14 Bold Facts About Bald Eagles

iStock.com/photosvit
iStock.com/photosvit

Bald eagles are powerful symbols of America—but there’s a whole lot more to these quirky birds.

1. YOUNG BALD EAGLES AREN'T BALD.

A young bald eagle with a brown head on a beach.
iStock.com/KenCanning

So obviously adult bald eagles aren't really bald, either—their heads have bright white plumage that contrasts with their dark body feathers, giving them a "bald" look. But young bald eagles have mostly brown heads. In fact, for the first four or five years of their lives, they move through a complicated series of different plumage patterns; in their second year, for instance, they have white bellies.

2. BALD EAGLES SOUND SO SILLY THAT HOLLYWOOD DUBS OVER THEIR VOICES.

A red-tailed hawk.
A red-tailed hawk's screech is usually dubbed over the bald eagle's weaker scream.
iStock.com/Donyanedomam

It's a scene you’ve probably seen countless times in movies and on TV: An eagle flies overhead and emits a rough, piercing scream. It's a classic symbol of wilderness and adventure. The only problem? Bald eagles don't make that sound.

Instead, they emit a sort of high-pitched giggle or a weak scream. These noises are so unimpressive that Hollywood sound editors often dub over bald eagle calls with far more impressive sounds: the piercing, earthy screams of a smaller bird, the red-tailed hawk. If you were a fan of The Colbert Report, you might remember the show's iconic CGI eagle from the opener—it, too, is making that red-tailed hawk cry. Listen for yourself and decide who sounds more impressive.

3. THEY EAT TRASH AND STOLEN FOOD.

Two bald eagles guard their prey against two magpies on a snowy field.
iStock.com/USO

Picture a majestic bald eagle swooping low over a lake and catching a fish in its powerful claws. Yes, bald eagles eat a lot of fish—but they don't always catch them themselves. They've perfected the art of stealing fish from other birds such as ospreys, chasing them down until they drop their prey.

Bald eagles will also snack on gulls, ducks, rabbits, crabs, amphibians, and more. They'll scavenge in dumpsters, feed on waste from fish processing plants, and even gorge on carrion (dead, decaying animals).

4. BALD EAGLES USUALLY MATE FOR LIFE ...

Two bald eagles perched on a tree.
iStock.com/ToddCowles

Trash and carrion aside, they're pretty romantic animals. Bald eagles tend to pair up for life, and they share parenting duties: The male and the female take turns incubating the eggs, and they both feed their young.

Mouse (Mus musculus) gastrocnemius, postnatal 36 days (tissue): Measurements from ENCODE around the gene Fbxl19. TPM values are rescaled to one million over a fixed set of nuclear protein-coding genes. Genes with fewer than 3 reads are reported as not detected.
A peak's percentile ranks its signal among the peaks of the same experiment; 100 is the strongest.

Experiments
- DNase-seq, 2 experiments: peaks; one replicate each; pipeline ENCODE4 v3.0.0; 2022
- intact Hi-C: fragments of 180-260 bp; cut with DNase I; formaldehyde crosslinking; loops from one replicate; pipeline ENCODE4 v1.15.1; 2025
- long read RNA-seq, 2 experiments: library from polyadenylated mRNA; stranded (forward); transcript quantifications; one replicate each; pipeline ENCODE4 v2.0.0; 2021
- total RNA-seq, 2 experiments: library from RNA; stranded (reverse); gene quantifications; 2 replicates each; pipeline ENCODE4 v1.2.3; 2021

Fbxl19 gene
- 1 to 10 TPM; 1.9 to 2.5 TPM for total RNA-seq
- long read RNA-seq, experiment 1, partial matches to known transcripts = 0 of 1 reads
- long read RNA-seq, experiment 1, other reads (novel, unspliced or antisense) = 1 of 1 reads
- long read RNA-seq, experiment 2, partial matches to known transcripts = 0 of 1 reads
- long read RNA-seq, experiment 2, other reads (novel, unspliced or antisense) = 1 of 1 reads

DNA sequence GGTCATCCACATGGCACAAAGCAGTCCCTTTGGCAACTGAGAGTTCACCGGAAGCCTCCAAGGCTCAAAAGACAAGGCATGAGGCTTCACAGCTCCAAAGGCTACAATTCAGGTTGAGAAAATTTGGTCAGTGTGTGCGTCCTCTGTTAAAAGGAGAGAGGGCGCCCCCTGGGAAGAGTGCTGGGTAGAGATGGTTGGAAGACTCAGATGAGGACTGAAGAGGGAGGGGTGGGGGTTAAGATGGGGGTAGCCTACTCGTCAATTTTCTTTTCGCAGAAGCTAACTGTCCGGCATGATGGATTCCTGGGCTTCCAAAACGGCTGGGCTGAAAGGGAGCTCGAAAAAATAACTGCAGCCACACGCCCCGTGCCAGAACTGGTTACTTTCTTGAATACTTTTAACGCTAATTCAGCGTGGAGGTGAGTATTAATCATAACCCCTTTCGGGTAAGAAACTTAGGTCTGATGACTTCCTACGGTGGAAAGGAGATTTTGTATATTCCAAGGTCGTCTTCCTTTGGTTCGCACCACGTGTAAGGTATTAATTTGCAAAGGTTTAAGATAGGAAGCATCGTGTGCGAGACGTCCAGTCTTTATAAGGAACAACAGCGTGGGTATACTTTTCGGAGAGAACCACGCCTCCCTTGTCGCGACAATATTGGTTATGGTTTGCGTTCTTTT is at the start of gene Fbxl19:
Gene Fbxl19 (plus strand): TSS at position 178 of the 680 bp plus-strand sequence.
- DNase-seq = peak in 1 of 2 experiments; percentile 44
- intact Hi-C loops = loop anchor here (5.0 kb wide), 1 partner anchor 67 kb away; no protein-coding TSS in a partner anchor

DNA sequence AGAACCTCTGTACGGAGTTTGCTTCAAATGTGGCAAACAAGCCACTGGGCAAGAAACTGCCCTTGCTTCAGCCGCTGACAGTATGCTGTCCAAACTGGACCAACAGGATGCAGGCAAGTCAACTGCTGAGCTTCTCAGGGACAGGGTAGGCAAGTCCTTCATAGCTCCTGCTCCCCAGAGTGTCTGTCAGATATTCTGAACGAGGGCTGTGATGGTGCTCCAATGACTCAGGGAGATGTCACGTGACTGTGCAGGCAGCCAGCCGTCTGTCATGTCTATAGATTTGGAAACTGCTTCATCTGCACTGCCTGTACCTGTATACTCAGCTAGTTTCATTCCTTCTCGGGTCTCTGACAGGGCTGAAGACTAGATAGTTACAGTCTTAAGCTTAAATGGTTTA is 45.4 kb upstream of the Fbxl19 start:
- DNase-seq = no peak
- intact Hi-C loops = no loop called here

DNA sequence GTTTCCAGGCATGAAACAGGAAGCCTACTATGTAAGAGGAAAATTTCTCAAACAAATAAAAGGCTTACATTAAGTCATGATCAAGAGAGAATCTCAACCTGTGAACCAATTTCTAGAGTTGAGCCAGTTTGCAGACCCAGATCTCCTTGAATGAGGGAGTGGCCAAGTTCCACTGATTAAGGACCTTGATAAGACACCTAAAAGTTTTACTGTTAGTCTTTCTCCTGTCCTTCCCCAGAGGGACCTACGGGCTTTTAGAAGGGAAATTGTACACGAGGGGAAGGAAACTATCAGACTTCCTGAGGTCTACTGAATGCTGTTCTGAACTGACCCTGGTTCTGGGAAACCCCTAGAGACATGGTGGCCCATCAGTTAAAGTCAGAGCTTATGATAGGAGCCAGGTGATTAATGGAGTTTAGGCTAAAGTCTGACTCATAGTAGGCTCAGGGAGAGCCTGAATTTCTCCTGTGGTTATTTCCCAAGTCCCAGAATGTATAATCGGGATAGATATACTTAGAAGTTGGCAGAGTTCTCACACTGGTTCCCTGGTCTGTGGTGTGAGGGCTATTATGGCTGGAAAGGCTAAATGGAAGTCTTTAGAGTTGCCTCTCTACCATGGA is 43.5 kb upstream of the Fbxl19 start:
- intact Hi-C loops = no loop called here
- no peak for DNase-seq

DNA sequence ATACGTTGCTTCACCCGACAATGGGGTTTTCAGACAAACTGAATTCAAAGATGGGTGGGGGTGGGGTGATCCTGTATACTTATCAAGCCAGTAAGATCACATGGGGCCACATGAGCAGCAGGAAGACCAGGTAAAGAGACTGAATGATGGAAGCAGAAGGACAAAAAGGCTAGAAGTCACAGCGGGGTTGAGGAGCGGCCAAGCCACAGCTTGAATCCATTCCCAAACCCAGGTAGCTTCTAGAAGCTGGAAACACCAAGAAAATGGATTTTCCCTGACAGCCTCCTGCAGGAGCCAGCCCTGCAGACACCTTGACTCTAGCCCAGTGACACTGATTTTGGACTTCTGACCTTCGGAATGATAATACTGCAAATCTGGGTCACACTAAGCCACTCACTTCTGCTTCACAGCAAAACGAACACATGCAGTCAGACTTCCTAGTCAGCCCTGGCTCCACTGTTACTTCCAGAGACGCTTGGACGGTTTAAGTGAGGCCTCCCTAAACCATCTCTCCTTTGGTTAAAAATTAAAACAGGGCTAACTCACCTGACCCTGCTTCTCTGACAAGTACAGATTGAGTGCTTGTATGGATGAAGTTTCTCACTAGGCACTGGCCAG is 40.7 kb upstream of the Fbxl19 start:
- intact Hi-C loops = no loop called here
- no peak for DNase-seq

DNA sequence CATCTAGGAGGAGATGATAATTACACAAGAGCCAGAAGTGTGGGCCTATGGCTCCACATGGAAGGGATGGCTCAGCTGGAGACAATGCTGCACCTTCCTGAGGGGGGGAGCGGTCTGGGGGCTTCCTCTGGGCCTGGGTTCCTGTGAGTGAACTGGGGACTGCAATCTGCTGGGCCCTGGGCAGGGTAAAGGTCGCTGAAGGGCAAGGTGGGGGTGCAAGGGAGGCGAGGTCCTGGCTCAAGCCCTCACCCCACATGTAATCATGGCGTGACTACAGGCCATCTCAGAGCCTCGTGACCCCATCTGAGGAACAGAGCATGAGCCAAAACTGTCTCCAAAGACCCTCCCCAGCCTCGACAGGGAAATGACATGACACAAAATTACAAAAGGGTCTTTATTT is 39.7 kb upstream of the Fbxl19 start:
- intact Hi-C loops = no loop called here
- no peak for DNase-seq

5. … AND THEY LIVE PRETTY LONG LIVES.

Two bald eagles sitting on a rock.
iStock.com/BirdImages

Those romantic partnerships are even more impressive because bald eagles can survive for decades. In 2015, a wild eagle in Henrietta, New York, died at the record age of 38. Considering that these birds pair up at 4 or 5 years of age, that's a lot of Valentine's Days.

6. THEY HOLD THE RECORD FOR THE LARGEST BIRD'S NEST.

Two bald eagles in their large nest.
iStock.com/dssimages

Bald eagles build enormous nests high in the treetops. The male and female work on the nest together, and this quality time helps them cement their lifelong bond. Their cozy nurseries consist of a framework of sticks lined with softer stuff such as grass and feathers. If the nest serves them well during the breeding season, they'll keep using it year after year. And, like all homeowners, they can't resist the thought of renovating and adding to their abode. Every year, they'll spruce it up with a whopping foot or two of new material.

On average, bald eagle nests are 2-4 feet deep and 4-5 feet wide. But one pair of eagles near St. Petersburg, Florida, earned the Guinness World Record for largest bird’s nest: 20 feet deep and 9.5 feet wide. The nest weighed over two tons.

7. FEMALES ARE LARGER THAN MALES.

Two bald eagles in their large nest.
iStock.com/BirdImages

In many animal species, males are (on average) larger than females. Male gorillas, for example, dwarf their female counterparts. But for most birds of prey, it's the opposite. Male bald eagles weigh about 25 percent less than females.

Scientists aren't sure why there's such a size difference. One reason might be the way they divide up their nesting duties. Females take the lead in arranging the nesting material, so being bigger might help them take charge. Also, they spend longer incubating the eggs than males, so their size could intimidate would-be egg thieves.

If you're trying to tell male and female eagles apart, this size difference may help you—especially since both sexes have the same plumage patterns.

8. TO IDENTIFY THEM, LOOK AT THE WINGS.

A bald eagle flies across the water.
iStock.com/moose henderson

People often get excited about a big soaring bird and yell "It's an eagle!” just before it swoops closer and … oops, it's a vulture. Here's a handy identification tip. Bald eagles usually soar with their wings almost flat. On the other hand, the turkey vulture—another dark, soaring bird—holds its wings up in a shallow V shape called a dihedral. A lot of large hawks also soar with slightly raised wings.